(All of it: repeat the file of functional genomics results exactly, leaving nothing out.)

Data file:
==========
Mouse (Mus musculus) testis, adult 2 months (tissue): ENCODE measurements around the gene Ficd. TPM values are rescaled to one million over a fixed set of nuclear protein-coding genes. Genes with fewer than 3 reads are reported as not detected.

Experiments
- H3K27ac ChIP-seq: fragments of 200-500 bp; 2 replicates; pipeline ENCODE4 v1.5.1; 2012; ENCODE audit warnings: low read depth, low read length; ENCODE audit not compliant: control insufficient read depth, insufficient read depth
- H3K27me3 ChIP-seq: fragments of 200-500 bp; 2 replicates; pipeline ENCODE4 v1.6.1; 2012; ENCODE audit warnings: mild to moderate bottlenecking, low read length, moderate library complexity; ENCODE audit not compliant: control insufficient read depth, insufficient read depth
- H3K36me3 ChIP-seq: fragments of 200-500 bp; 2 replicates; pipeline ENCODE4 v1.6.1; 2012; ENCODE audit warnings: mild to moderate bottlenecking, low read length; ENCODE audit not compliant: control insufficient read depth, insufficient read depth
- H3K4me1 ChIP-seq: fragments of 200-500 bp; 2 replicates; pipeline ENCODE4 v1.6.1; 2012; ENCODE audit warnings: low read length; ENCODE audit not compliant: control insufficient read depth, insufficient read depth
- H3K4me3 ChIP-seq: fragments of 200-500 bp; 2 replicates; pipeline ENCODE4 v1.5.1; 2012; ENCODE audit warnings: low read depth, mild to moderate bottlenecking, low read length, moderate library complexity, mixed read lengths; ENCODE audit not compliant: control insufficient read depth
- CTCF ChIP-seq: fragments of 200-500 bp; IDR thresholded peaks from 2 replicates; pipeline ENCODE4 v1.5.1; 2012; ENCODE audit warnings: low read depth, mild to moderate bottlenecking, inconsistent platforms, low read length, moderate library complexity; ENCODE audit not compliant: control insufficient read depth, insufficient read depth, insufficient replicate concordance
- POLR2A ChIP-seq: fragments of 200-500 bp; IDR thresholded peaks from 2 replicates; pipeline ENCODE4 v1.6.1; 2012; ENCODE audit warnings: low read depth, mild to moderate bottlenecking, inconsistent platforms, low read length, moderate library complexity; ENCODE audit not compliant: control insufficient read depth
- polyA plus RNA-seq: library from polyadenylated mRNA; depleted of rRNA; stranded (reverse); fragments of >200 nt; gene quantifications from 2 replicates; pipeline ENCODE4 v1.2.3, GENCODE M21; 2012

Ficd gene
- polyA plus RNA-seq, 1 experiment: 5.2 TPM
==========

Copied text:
Mouse (Mus musculus) testis, adult 2 months (tissue): ENCODE measurements around the gene Ficd. TPM values are rescaled to one million over a fixed set of nuclear protein-coding genes. Genes with fewer than 3 reads are reported as not detected.

Experiments
- H3K27ac ChIP-seq: fragments of 200-500 bp; 2 replicates; pipeline ENCODE4 v1.5.1; 2012; ENCODE audit warnings: low read depth, low read length; ENCODE audit not compliant: control insufficient read depth, insufficient read depth
- H3K27me3 ChIP-seq: fragments of 200-500 bp; 2 replicates; pipeline ENCODE4 v1.6.1; 2012; ENCODE audit warnings: mild to moderate bottlenecking, low read length, moderate library complexity; ENCODE audit not compliant: control insufficient read depth, insufficient read depth
- H3K36me3 ChIP-seq: fragments of 200-500 bp; 2 replicates; pipeline ENCODE4 v1.6.1; 2012; ENCODE audit warnings: mild to moderate bottlenecking, low read length; ENCODE audit not compliant: control insufficient read depth, insufficient read depth
- H3K4me1 ChIP-seq: fragments of 200-500 bp; 2 replicates; pipeline ENCODE4 v1.6.1; 2012; ENCODE audit warnings: low read length; ENCODE audit not compliant: control insufficient read depth, insufficient read depth
- H3K4me3 ChIP-seq: fragments of 200-500 bp; 2 replicates; pipeline ENCODE4 v1.5.1; 2012; ENCODE audit warnings: low read depth, mild to moderate bottlenecking, low read length, moderate library complexity, mixed read lengths; ENCODE audit not compliant: control insufficient read depth
- CTCF ChIP-seq: fragments of 200-500 bp; IDR thresholded peaks from 2 replicates; pipeline ENCODE4 v1.5.1; 2012; ENCODE audit warnings: low read depth, mild to moderate bottlenecking, inconsistent platforms, low read length, moderate library complexity; ENCODE audit not compliant: control insufficient read depth, insufficient read depth, insufficient replicate concordance
- POLR2A ChIP-seq: fragments of 200-500 bp; IDR thresholded peaks from 2 replicates; pipeline ENCODE4 v1.6.1; 2012; ENCODE audit warnings: low read depth, mild to moderate bottlenecking, inconsistent platforms, low read length, moderate library complexity; ENCODE audit not compliant: control insufficient read depth
- polyA plus RNA-seq: library from polyadenylated mRNA; depleted of rRNA; stranded (reverse); fragments of >200 nt; gene quantifications from 2 replicates; pipeline ENCODE4 v1.2.3, GENCODE M21; 2012

Ficd gene
- polyA plus RNA-seq, 1 experiment: 5.2 TPM